UF Health Shands Hospital has surpassed all pediatric heart transplant programs in the nation with zero deaths over a 30-month period, according to a report by the Scientific Registry of Transplant Recipients, or SRTR, a database that analyzes and evaluates organ transplantation programs across the nation.
According to SRTR’s January 2017 Program-Specific Report, a document that is released biannually to evaluate 58 organ transplant centers over a 30-month period, 31 pediatric patients under age 18 received heart transplants between July 1, 2013 and Dec. 31, 2015 at UF Health Shands Hospital. All of them survived their first year after transplant.
Since 2006, surgeons at the UF Health Shands Transplant Center have performed a total of 120 pediatric heart transplants and heart-lung transplants, according to the United Network for Organ Sharing. As a result, UF Health is one of the two most-active programs in the southeastern United States for pediatric heart transplants.
“Over the past 10 years, we have climbed in the national rankings because of our success in the medical and surgical management of children with congenital heart defects, including patients in need of pediatric heart transplantation. This past year alone, we were ranked No. 1 in the state of Florida and No. 24 in the nation for pediatric cardiology and heart surgery by U.S. News & World Report,” said Mark Bleiweis, M.D., director of the UF Health Congenital Heart Center and chief of congenital cardiothoracic surgery.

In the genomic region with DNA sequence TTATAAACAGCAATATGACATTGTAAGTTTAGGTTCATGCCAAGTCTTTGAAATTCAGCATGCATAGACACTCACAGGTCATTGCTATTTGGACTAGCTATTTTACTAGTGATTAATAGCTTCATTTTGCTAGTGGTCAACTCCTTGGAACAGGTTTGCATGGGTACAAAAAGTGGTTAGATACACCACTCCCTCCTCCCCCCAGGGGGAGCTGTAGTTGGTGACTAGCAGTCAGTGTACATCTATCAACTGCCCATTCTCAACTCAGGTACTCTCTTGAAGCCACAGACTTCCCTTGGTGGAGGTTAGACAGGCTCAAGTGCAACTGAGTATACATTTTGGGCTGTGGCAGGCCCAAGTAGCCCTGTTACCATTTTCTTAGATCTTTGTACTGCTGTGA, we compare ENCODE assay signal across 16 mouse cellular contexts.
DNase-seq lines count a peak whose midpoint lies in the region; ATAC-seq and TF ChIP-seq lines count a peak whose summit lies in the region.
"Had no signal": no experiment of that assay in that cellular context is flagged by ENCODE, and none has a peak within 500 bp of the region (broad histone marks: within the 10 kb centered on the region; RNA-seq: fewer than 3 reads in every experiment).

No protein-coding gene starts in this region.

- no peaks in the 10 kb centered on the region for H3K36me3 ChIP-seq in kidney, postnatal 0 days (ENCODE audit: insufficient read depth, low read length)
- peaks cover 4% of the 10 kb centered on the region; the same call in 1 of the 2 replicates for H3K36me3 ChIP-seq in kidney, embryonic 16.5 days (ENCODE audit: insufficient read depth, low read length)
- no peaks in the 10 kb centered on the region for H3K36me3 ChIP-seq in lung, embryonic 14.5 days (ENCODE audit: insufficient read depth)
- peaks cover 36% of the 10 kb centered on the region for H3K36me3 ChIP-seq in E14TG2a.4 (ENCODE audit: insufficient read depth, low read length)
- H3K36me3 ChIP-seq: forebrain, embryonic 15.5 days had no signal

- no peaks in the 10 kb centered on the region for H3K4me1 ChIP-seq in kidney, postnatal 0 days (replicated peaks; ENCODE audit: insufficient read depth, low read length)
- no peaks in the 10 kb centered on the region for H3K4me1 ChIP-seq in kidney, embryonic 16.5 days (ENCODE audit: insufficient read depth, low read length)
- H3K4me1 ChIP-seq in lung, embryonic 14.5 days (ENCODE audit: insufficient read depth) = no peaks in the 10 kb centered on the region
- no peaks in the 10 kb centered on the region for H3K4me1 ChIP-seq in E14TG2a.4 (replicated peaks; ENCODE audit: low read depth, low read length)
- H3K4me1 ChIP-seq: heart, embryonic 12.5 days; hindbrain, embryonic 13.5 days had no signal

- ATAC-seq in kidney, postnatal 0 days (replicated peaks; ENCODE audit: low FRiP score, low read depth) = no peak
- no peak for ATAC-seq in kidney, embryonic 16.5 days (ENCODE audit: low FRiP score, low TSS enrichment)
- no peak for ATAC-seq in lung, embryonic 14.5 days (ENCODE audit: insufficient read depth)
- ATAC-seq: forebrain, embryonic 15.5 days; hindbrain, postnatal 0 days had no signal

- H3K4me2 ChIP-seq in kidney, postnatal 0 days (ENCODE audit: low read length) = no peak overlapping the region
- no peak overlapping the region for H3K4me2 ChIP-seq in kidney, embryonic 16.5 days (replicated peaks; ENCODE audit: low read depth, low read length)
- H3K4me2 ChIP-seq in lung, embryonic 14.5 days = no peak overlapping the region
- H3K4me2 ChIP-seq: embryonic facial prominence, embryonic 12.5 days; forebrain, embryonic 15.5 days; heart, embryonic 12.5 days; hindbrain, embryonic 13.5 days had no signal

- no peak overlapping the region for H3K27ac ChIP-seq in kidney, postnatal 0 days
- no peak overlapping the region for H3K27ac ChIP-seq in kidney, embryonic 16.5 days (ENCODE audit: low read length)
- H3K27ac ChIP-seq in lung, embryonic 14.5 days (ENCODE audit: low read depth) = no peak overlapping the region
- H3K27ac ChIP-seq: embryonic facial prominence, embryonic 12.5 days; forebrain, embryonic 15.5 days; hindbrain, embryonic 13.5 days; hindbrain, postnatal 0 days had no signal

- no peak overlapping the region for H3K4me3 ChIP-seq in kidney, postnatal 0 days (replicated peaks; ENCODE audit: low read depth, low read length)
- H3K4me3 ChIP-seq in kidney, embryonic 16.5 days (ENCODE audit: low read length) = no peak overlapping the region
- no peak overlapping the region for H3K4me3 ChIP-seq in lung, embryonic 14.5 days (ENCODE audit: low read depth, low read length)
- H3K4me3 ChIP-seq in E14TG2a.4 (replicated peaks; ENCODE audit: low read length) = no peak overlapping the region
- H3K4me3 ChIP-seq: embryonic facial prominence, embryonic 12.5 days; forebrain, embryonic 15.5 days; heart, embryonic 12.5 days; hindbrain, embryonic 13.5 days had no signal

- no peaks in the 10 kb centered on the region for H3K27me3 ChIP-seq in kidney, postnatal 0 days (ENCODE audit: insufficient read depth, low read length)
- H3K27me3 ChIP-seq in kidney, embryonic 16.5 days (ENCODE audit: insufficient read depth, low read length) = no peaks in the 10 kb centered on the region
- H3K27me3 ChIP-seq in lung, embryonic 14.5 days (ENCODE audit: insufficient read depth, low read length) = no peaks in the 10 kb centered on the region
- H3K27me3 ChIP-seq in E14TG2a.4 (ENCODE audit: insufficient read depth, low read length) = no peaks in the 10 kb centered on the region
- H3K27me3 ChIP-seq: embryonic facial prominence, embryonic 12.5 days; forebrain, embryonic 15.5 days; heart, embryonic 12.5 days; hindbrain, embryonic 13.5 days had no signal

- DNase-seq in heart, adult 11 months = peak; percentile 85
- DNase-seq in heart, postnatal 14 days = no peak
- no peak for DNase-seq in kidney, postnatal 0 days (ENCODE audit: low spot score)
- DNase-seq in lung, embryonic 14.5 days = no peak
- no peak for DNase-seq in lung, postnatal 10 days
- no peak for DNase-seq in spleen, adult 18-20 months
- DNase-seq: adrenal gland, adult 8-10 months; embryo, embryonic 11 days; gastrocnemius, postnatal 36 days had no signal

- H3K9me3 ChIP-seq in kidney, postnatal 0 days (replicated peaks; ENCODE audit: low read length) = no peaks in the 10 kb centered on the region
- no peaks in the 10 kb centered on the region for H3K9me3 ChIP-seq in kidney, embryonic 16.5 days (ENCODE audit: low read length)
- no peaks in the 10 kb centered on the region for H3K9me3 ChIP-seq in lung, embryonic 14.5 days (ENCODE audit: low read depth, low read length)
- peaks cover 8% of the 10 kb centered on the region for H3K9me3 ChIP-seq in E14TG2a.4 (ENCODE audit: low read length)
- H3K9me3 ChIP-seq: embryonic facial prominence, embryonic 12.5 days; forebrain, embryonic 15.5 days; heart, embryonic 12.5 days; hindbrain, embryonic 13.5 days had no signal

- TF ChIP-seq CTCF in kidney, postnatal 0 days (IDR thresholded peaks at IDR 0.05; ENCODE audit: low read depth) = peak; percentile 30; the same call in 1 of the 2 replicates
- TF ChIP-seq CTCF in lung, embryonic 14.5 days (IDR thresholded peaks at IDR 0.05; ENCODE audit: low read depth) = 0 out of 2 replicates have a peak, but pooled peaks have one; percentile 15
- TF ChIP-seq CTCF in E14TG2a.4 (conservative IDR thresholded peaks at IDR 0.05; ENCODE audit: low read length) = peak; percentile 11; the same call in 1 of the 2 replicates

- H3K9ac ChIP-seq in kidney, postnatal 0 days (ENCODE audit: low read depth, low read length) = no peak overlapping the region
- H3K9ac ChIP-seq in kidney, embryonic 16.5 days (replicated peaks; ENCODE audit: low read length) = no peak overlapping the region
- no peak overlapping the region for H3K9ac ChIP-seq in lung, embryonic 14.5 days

“One of the predominant reasons why UF Health Shands Hospital continues to excel in patient survival is because of our outstanding transplant team that treats even our tiniest of patients,” said Ed Jimenez, chief executive officer of UF Health Shand. “It’s very rewarding to know that physicians from across Florida and the United States are opting to send their patients to UF Health because our team is committed to taking the utmost care of their patients and families.”
In 2014, UF Health opened the Pediatric Cardiac Intensive Care Unit, or PCICU, to better serve the heart center’s most complex cases, including children who are awaiting heart transplantation, using a multidisciplinary team approach. The 18,000-square-foot expansion includes 23 private patient rooms, each with its own bathroom and shower. In addition, there is a dedicated area for physical therapy in the PCICU designed for children with congenital heart defects, both pre- and post-operation.